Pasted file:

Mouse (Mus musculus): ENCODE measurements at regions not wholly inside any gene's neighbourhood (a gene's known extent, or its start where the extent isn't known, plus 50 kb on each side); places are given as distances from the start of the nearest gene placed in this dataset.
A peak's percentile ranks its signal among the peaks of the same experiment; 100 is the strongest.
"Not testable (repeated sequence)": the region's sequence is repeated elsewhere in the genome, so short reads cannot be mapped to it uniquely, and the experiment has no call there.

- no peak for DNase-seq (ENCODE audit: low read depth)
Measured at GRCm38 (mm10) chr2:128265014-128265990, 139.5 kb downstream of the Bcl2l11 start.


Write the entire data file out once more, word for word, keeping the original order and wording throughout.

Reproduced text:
Mouse (Mus musculus): ENCODE measurements at regions not wholly inside any gene's neighbourhood (a gene's known extent, or its start where the extent isn't known, plus 50 kb on each side); places are given as distances from the start of the nearest gene placed in this dataset.
A peak's percentile ranks its signal among the peaks of the same experiment; 100 is the strongest.
"Not testable (repeated sequence)": the region's sequence is repeated elsewhere in the genome, so short reads cannot be mapped to it uniquely, and the experiment has no call there.

- no peak for DNase-seq (ENCODE audit: low read depth)
Measured at GRCm38 (mm10) chr2:128265014-128265990, 139.5 kb downstream of the Bcl2l11 start.